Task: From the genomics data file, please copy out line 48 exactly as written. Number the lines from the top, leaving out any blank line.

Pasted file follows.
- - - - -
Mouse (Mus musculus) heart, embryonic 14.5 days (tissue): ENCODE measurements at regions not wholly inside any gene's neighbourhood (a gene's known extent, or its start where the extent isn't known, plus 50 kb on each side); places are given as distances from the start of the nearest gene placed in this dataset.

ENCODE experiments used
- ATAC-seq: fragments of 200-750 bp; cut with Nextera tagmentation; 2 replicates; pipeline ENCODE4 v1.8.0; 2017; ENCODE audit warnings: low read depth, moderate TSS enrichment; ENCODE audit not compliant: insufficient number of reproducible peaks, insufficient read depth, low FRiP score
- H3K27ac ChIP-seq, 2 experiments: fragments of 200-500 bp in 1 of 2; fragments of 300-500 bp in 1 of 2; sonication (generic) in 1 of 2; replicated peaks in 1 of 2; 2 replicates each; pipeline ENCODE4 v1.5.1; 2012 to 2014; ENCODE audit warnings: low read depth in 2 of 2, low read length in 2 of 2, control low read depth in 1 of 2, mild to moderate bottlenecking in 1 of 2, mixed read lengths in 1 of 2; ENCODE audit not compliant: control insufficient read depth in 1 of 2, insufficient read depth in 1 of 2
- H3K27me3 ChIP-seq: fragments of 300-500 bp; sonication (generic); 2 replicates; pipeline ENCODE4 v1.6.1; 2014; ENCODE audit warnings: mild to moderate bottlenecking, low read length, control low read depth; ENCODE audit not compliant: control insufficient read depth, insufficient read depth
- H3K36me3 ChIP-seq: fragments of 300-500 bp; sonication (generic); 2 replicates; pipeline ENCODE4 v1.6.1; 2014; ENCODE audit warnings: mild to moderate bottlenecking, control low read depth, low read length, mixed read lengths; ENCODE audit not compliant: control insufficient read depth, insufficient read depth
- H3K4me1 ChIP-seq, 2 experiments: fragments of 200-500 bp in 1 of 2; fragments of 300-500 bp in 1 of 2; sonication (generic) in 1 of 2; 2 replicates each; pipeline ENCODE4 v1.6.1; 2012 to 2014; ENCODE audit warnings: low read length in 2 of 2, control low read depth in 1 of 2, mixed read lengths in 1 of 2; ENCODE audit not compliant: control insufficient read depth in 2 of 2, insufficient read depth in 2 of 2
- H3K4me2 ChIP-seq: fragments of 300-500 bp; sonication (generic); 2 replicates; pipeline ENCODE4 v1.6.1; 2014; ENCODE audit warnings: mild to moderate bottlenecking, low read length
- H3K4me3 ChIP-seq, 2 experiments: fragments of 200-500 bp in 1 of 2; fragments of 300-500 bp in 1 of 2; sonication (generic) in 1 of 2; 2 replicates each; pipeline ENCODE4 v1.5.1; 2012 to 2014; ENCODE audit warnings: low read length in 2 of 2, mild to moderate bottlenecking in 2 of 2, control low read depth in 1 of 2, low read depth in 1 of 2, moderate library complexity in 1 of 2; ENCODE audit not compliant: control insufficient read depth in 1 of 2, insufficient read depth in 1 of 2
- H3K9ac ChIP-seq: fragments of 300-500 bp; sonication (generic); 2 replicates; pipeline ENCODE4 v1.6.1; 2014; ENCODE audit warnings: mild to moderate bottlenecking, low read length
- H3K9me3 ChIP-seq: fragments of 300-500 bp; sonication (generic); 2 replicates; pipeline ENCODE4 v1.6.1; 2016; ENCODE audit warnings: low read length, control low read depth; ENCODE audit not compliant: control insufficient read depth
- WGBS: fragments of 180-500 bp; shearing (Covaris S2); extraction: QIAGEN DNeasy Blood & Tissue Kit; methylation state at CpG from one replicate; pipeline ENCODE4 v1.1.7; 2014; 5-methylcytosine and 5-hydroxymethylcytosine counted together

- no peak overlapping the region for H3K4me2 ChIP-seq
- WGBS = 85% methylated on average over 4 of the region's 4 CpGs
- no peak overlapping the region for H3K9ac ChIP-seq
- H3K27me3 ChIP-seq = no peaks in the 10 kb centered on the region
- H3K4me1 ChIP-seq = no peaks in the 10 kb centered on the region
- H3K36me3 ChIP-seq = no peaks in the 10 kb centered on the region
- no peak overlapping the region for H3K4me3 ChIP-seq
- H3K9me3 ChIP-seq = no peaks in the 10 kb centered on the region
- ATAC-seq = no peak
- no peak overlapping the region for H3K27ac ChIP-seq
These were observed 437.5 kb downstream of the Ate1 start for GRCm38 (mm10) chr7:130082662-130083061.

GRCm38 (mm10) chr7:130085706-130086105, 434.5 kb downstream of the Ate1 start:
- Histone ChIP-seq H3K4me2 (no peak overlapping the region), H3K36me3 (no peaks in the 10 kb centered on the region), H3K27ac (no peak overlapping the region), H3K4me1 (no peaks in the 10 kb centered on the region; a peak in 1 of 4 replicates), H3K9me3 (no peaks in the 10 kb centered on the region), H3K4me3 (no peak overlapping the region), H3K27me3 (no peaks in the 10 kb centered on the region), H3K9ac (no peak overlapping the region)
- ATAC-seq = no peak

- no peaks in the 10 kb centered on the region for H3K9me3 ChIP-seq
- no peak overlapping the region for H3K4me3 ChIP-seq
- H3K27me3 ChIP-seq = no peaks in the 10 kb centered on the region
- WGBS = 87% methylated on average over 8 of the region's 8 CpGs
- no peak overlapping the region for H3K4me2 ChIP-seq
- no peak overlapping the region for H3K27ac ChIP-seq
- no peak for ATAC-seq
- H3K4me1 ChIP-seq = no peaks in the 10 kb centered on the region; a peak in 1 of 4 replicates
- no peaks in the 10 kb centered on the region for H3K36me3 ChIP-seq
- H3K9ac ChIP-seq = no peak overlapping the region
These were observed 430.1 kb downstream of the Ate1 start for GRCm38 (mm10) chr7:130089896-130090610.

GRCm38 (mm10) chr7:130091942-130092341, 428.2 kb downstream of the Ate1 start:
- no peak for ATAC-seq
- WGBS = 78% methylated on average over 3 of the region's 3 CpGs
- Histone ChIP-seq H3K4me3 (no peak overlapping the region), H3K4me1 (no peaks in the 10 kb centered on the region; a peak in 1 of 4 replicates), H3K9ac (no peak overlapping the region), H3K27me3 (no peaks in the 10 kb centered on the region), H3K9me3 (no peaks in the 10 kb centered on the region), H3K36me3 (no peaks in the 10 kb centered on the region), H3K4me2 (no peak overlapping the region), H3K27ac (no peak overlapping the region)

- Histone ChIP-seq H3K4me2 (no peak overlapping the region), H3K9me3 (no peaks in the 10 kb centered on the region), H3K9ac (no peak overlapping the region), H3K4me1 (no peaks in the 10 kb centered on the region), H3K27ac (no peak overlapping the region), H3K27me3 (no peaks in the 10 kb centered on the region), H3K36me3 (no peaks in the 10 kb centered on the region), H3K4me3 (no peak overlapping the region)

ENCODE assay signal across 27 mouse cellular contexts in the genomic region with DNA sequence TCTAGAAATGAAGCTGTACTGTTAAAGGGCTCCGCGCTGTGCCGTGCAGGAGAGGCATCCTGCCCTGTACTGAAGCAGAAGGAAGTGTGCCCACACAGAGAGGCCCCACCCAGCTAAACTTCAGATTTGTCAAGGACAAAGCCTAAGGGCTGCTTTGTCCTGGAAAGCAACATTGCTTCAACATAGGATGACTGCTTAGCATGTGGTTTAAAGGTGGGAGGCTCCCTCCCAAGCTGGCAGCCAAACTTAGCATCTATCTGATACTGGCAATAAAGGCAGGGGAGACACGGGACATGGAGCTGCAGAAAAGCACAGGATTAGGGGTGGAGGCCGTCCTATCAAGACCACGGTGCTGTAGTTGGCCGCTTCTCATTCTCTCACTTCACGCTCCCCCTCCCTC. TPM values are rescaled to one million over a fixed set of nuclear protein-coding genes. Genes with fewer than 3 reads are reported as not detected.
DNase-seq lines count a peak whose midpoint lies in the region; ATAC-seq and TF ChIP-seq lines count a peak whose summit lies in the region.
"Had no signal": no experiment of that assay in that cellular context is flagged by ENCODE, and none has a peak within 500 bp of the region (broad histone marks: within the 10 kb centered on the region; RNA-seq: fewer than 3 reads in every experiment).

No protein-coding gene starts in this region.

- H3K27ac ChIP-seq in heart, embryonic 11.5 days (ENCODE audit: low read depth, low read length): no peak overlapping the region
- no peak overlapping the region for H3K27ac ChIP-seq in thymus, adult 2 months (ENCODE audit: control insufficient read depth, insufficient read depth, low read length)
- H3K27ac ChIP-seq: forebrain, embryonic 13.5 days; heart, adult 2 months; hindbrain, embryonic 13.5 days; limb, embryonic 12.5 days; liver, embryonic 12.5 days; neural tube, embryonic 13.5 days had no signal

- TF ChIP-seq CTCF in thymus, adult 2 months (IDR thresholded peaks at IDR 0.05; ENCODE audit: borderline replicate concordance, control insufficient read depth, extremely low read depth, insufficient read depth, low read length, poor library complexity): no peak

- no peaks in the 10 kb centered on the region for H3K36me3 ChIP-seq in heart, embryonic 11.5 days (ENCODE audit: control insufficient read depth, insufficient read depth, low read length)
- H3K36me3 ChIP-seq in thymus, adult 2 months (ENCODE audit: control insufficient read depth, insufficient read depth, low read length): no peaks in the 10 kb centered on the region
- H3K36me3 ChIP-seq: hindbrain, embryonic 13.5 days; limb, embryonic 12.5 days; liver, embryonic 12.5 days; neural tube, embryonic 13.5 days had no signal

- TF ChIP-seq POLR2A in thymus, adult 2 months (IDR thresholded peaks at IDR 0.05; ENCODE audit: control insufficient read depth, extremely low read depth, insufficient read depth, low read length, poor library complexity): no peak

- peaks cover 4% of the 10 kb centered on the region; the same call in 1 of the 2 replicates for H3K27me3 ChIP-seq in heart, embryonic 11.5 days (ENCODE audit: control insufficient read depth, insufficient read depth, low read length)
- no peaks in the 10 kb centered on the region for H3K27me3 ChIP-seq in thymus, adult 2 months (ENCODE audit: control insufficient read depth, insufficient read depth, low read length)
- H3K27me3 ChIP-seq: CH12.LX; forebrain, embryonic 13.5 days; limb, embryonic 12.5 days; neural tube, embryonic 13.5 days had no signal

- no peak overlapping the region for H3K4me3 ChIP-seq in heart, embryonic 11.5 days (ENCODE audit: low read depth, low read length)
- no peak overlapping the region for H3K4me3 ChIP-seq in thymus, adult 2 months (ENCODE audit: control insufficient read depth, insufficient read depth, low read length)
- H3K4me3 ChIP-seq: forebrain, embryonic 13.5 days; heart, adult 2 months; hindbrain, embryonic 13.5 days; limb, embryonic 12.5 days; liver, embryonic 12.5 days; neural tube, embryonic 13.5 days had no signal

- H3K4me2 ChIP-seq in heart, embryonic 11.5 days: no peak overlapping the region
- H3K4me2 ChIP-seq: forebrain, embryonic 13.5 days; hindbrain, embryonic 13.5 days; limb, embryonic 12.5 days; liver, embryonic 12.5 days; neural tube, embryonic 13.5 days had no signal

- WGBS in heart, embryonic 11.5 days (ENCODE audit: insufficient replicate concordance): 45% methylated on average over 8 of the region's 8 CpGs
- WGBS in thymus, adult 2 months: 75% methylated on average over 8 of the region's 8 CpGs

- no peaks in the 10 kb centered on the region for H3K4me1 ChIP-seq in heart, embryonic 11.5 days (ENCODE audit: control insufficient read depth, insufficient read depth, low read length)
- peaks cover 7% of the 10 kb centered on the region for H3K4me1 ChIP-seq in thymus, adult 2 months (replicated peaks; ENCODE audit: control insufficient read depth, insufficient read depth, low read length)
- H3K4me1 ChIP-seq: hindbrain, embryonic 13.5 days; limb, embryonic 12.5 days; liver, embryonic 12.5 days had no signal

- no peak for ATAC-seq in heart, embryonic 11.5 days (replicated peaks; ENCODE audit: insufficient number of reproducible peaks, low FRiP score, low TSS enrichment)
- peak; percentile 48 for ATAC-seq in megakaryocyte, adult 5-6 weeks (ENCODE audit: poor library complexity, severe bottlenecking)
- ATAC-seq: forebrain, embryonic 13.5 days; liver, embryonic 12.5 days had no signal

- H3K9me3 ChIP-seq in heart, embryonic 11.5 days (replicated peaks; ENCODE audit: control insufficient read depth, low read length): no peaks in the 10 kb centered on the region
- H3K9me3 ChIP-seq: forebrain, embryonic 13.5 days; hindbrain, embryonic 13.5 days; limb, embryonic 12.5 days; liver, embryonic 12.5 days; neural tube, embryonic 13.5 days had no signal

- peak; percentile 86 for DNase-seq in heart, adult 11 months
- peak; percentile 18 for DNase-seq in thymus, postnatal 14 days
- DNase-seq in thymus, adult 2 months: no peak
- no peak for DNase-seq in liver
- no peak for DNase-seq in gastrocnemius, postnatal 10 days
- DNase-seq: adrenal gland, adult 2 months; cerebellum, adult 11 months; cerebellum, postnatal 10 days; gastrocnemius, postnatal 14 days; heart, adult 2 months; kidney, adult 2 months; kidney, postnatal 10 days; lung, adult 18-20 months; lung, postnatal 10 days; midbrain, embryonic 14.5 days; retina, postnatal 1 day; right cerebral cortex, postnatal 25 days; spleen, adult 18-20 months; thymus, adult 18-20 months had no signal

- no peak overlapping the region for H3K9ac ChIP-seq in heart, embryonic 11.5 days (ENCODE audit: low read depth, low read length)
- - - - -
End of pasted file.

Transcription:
- no peak overlapping the region for H3K27ac ChIP-seq in thymus, adult 2 months (ENCODE audit: control insufficient read depth, insufficient read depth, low read length)